The Wine and Bread at Waffle House

08 Jan

Sometimes life conspires to put you in exactly the right place at exactly the right time. And you can call it the hand of God, or fate, or the vagaries of the universe, but for whatever reason, you have an experience that seems almost pre-ordained. This morning held one of those for me.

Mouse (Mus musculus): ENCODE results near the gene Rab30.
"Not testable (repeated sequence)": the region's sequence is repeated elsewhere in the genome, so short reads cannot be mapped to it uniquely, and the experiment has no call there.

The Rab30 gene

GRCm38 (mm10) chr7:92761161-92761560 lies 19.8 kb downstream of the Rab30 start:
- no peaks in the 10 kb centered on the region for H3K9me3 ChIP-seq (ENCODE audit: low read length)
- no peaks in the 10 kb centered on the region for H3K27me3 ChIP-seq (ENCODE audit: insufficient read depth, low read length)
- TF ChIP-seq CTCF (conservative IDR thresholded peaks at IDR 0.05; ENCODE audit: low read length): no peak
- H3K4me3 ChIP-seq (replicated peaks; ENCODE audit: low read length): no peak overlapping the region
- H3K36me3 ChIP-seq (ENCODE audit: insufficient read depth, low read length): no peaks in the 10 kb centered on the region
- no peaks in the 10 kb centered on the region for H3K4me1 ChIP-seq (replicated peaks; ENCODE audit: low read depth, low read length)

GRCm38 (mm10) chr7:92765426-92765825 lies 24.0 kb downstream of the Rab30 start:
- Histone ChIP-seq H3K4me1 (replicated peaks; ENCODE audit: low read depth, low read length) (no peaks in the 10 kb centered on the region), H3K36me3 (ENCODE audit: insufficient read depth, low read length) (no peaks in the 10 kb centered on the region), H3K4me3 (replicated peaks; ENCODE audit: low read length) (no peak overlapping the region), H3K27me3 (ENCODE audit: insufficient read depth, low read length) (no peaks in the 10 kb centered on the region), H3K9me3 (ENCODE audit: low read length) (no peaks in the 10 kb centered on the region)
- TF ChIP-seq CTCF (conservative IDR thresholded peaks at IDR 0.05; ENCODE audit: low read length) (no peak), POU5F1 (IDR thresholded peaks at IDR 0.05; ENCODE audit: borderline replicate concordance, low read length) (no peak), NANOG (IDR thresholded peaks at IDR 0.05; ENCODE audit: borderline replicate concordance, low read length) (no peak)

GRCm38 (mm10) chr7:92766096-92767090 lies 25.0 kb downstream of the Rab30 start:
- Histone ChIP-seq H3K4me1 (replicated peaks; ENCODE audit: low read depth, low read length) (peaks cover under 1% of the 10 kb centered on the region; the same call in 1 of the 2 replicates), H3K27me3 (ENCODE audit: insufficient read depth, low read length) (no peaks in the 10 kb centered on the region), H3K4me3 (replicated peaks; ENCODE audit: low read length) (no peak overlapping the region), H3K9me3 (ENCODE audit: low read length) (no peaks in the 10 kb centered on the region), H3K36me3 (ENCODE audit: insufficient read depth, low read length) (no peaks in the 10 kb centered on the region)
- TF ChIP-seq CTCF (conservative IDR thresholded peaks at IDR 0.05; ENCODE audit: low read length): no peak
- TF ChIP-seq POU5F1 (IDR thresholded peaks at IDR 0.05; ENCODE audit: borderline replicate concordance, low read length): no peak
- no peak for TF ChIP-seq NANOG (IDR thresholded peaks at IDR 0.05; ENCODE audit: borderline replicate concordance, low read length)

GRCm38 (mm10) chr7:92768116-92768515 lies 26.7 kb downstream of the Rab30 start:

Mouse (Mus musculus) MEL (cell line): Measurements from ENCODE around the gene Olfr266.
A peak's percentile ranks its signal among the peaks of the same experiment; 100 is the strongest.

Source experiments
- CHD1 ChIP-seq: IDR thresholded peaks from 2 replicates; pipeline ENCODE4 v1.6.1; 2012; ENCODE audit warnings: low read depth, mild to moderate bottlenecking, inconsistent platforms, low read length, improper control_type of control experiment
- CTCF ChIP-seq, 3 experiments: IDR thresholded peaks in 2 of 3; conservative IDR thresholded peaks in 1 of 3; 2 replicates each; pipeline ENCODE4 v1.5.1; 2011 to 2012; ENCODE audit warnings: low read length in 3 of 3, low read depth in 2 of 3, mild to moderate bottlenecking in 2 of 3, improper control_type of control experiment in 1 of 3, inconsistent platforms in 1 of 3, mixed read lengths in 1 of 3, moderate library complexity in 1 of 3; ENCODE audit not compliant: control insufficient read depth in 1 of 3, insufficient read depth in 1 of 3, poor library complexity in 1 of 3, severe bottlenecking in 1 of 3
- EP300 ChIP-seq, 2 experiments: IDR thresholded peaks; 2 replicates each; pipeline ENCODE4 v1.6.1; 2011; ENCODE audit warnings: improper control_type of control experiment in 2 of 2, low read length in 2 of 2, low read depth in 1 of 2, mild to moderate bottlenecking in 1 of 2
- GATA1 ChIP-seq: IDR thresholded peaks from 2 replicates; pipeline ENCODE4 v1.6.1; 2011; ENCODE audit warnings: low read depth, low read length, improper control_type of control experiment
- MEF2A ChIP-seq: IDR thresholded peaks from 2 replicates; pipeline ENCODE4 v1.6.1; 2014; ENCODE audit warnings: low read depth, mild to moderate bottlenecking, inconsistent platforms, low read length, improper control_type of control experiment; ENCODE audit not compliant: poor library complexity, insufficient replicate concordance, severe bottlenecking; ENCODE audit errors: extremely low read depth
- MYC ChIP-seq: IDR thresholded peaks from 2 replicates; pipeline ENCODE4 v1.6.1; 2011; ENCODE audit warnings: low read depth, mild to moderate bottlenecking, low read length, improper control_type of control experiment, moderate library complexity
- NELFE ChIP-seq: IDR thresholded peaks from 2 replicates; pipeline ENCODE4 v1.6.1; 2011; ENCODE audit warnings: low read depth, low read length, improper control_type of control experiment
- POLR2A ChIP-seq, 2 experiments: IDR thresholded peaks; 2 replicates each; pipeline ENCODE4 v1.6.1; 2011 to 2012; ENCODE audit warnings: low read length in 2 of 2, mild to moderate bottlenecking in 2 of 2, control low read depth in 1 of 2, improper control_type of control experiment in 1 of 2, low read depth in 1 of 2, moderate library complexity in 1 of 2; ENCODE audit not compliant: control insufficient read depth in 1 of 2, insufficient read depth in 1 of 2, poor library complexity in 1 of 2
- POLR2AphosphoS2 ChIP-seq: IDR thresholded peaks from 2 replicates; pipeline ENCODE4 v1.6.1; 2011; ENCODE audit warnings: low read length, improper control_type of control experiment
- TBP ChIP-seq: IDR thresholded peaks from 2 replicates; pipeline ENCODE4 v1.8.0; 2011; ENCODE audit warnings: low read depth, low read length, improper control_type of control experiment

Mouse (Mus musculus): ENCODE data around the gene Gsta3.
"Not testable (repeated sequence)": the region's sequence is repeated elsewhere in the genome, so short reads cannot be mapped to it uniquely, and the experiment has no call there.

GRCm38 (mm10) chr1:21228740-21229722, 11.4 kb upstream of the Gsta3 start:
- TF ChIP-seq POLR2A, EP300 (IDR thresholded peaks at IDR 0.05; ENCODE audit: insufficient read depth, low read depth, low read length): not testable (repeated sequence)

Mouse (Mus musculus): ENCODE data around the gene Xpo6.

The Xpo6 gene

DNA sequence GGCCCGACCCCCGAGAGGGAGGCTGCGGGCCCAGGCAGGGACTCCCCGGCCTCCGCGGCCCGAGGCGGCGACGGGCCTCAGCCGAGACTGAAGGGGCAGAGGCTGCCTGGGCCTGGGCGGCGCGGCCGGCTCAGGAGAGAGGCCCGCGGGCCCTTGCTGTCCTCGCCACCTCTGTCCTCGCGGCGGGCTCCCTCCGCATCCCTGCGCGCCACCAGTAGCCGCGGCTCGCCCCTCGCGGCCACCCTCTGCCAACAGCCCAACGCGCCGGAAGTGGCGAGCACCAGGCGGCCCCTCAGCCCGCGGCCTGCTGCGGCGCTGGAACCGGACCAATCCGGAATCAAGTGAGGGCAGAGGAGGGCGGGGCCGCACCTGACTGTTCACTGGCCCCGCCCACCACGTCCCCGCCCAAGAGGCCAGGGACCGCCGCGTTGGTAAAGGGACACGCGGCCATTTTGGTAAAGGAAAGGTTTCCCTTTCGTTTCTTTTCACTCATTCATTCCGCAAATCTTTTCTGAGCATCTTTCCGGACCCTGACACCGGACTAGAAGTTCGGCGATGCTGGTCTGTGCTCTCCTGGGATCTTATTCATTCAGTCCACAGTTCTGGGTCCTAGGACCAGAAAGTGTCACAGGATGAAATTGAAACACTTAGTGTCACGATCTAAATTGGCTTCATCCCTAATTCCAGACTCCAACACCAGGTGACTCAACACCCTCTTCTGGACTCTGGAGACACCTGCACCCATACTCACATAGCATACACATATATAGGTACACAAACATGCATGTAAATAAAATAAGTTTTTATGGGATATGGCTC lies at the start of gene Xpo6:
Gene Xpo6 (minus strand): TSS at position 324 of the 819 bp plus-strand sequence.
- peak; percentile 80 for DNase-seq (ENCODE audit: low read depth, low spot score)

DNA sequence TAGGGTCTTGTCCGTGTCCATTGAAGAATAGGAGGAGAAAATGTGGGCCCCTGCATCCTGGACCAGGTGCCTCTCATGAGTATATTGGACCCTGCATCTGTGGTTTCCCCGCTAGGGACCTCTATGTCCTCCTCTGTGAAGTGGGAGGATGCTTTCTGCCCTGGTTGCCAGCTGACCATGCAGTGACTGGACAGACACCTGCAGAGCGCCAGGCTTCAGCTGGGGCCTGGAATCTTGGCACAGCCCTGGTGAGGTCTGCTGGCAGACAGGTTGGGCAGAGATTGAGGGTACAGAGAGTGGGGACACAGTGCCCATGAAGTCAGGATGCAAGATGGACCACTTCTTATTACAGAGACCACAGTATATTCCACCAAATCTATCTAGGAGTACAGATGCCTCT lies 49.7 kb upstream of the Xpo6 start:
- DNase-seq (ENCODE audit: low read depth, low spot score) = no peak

As mornings go, it had started off rather inauspiciously. Slept in, skipped walking the dog because of freezing temps, worked a little on my online ESOL course, and began packing away the Christmas ornaments. I had not yet eaten breakfast, nor dinner the night before, so I was feeling hungry. Mostly I began craving hash brown casserole from Cracker Barrel, a serious addiction of mine that I do not indulge as often as I would like. But it seemed ridiculous to drive 20+ minutes, one way, to eat breakfast alone at a crowded restaurant. Especially not when there is a Waffle House mere minutes away from my home! So, rather on a whim, I quickly exchanged my flannel pajama pants for jeans, shoved a W&L baseball cap over my bedhead, and headed out the door. Not surprisingly, it was crowded at the WH, and I ended up waiting a few minutes for a seat at the counter. When a couple finished up and left, the hostess wiped down their place settings, and offered me the stool at the far left end of the counter. I shed my jacket, and began perusing the menu. Within minutes, the seat to my right was filled by an older, white-haired gentleman, wearing wire-rim glasses and a bright blue jacket. He leans over, and asks, “Are you left-handed?” Seeing as my dear friend, Chris, is left-handed, and I am conscious of seating arrangements when with him, I assumed the man was asking because he himself was left-handed. I answered, “I’m not, but are you?” He smiled, and confirmed that he was, and proceeded to say, “We’ll just have to be careful.” I told him that was silly. That, of course, we should switch seats. He smiled, and said, “No, no, I don’t want to be a bother, we’ll just be careful.” I insisted that it was no trouble at all, that I didn’t mind, and I hadn’t even ordered yet, so it was the only thing that made sense. As I got up to switch to be on his right, he was more grateful that I felt necessary, as it was such a small gesture on my part. Cost me nothing, and made me feel good about being able to do something nice for another human being. He looked at me as he settled in to my left and said, “You’ve done a good deed on a Sunday.” I smiled, and said, “Well, I try to do good deeds every day of the week.”